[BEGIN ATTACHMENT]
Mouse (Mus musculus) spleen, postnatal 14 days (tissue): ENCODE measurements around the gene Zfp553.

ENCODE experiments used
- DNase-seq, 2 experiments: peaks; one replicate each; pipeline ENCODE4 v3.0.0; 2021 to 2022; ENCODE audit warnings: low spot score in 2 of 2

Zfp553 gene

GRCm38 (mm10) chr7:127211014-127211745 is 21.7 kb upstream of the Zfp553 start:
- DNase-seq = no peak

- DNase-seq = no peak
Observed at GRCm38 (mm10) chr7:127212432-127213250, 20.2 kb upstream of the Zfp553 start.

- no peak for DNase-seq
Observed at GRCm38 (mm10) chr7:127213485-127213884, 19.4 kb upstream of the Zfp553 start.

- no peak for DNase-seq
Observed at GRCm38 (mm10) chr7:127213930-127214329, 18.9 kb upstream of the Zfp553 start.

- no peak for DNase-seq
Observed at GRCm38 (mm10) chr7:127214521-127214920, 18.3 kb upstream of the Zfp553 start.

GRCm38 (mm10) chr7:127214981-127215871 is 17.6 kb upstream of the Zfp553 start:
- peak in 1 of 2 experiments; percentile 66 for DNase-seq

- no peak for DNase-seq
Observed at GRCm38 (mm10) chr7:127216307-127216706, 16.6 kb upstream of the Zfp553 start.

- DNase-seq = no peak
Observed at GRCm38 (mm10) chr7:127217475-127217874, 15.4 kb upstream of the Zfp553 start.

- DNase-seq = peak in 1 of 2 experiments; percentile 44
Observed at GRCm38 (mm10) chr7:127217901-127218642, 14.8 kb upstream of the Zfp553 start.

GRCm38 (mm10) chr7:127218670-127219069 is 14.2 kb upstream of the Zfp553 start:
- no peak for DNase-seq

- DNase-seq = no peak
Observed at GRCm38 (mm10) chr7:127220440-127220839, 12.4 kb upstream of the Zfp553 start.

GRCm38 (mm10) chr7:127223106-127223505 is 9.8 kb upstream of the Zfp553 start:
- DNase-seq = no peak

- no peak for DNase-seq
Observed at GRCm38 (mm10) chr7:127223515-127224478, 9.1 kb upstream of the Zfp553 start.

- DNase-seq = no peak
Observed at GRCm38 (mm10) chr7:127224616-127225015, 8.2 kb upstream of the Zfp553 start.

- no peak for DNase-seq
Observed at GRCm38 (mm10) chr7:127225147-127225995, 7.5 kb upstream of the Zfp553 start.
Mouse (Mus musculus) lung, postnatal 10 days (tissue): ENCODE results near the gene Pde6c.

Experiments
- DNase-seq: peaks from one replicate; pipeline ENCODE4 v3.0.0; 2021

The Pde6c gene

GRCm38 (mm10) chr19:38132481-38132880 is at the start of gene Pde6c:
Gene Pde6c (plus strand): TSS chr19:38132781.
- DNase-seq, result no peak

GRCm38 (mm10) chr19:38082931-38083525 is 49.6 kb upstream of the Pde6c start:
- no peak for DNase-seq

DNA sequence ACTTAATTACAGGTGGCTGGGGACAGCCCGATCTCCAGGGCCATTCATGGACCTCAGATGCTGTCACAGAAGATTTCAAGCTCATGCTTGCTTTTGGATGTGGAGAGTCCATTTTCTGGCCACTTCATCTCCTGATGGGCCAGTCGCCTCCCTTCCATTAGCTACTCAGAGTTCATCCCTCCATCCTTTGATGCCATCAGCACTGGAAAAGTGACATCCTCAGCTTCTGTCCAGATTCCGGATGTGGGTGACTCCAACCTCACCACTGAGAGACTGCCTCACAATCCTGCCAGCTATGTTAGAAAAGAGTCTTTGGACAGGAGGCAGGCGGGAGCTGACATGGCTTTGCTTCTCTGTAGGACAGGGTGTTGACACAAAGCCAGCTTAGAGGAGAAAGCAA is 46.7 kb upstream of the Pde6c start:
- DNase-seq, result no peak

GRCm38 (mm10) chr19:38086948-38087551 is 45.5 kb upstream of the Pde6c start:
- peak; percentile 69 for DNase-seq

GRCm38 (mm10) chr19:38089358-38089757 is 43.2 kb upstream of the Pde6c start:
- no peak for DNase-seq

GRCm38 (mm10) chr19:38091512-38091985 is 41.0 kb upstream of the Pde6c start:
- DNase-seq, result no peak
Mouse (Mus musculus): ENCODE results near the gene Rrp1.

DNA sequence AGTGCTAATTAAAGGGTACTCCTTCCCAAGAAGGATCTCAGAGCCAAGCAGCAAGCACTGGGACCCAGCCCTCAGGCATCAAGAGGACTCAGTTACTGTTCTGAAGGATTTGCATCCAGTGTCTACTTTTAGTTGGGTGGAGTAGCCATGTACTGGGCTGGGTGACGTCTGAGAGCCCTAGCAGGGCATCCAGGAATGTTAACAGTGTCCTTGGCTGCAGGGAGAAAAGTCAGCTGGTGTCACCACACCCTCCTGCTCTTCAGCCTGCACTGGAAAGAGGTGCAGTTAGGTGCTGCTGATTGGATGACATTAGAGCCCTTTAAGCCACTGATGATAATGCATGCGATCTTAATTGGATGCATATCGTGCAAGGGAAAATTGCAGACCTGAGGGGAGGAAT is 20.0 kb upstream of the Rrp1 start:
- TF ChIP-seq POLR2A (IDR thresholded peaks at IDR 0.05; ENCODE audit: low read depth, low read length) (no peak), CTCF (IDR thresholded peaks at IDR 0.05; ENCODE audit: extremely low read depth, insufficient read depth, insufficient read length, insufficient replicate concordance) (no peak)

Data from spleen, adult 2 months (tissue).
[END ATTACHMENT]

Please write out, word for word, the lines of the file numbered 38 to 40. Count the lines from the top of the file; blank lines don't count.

The Pde6c gene

GRCm38 (mm10) chr19:38132481-38132880 is at the start of gene Pde6c:
Gene Pde6c (plus strand): TSS chr19:38132781.